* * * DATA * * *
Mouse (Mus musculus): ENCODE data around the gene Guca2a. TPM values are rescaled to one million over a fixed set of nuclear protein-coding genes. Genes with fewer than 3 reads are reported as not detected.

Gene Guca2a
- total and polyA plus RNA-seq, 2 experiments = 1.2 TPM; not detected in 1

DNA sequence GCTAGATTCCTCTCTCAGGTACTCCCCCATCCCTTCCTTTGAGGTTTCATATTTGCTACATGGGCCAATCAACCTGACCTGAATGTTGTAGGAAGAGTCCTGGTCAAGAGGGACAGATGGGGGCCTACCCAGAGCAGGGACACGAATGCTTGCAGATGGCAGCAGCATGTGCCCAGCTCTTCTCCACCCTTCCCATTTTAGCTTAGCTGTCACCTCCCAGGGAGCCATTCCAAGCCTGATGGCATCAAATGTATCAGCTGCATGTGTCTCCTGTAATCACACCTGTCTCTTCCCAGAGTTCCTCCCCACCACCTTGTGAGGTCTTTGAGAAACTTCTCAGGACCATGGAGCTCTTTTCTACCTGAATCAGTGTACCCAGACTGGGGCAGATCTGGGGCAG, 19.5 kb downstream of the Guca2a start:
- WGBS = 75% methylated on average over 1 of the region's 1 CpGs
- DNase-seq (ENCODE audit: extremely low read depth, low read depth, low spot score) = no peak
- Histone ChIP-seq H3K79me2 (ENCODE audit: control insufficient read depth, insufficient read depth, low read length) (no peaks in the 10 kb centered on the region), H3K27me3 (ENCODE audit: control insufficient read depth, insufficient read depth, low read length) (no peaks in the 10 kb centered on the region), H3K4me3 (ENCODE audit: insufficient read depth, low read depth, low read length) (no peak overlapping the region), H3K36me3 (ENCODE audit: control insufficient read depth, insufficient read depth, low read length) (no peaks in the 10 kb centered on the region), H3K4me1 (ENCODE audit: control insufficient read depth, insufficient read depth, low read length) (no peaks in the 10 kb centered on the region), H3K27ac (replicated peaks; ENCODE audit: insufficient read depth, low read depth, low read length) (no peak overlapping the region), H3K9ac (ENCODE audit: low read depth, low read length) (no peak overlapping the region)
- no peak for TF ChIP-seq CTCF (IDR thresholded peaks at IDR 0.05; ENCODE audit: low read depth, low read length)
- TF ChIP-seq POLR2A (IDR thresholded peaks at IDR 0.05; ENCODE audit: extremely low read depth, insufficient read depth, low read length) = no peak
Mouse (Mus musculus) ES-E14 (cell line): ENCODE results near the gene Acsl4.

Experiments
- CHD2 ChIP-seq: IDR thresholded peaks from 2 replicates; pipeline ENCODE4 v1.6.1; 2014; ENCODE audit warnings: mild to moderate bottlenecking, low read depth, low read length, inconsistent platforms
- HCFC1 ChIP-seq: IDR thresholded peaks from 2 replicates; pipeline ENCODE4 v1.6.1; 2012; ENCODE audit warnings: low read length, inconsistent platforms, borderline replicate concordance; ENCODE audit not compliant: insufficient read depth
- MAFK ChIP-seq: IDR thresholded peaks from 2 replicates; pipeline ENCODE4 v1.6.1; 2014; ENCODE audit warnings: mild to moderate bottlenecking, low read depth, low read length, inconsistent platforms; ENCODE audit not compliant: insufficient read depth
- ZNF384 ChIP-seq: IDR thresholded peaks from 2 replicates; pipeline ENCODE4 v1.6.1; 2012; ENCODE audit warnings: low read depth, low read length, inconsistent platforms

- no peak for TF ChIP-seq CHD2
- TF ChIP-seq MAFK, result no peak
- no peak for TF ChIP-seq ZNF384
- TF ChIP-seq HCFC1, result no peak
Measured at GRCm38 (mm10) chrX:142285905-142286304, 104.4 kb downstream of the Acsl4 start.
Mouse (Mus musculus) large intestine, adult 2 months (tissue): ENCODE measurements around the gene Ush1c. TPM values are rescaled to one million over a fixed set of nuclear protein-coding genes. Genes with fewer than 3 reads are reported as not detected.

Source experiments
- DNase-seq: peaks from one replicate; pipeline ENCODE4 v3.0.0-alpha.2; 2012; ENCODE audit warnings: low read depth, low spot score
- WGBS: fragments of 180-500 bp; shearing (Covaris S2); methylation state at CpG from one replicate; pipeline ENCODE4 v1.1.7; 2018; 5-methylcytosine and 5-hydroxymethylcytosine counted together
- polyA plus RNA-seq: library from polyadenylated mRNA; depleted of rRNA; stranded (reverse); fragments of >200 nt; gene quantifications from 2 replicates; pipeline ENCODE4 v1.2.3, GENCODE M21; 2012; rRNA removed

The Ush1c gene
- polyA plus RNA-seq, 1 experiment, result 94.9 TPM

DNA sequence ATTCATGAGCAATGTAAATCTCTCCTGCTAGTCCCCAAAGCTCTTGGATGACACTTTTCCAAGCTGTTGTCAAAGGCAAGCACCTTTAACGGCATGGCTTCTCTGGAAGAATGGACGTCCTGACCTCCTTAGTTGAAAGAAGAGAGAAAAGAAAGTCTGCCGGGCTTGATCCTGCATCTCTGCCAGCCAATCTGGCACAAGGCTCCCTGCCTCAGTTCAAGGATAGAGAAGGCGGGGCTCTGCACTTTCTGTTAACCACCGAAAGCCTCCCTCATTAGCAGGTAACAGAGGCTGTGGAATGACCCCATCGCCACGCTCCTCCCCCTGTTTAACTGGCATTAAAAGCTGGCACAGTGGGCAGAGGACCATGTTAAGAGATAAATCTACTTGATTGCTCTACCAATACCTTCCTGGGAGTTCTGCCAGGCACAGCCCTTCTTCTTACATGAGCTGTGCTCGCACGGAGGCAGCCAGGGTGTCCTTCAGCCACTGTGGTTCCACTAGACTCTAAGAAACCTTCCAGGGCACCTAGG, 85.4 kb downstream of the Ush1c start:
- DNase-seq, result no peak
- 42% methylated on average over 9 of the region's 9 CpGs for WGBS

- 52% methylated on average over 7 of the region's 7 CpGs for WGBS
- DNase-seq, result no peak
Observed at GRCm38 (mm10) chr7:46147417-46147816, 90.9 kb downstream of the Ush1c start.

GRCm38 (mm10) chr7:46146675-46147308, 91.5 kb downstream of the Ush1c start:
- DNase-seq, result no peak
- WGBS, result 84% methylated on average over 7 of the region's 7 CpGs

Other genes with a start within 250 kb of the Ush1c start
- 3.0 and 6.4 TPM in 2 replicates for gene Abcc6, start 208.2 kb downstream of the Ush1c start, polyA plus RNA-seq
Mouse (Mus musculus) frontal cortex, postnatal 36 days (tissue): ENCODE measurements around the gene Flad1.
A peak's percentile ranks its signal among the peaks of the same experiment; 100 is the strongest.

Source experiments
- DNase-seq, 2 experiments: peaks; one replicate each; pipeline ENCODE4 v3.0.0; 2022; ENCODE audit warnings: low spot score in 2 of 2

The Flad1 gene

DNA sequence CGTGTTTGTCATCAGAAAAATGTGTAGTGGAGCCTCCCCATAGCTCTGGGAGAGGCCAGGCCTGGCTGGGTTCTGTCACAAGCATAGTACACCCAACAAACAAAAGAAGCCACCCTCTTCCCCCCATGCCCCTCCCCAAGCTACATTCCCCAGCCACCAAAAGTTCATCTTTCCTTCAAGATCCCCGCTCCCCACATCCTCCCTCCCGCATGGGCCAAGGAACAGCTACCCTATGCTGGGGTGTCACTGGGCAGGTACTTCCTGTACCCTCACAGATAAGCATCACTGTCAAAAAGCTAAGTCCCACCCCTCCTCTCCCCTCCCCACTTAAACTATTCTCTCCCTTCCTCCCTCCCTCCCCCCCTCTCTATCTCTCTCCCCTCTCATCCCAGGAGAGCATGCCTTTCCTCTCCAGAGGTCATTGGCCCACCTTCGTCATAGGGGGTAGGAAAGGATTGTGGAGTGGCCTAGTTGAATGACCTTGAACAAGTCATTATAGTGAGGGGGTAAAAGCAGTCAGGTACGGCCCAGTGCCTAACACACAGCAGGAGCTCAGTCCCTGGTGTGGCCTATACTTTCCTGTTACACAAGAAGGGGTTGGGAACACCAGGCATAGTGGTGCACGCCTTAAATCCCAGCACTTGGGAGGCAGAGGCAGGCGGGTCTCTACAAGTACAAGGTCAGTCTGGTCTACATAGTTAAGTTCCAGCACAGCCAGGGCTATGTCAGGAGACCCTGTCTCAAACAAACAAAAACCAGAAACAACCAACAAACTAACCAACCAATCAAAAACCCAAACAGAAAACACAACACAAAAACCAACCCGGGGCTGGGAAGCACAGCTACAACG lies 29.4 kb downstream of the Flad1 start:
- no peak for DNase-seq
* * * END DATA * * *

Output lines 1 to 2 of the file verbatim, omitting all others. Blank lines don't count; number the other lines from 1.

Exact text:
Mouse (Mus musculus): ENCODE data around the gene Guca2a. TPM values are rescaled to one million over a fixed set of nuclear protein-coding genes. Genes with fewer than 3 reads are reported as not detected.

Gene Guca2a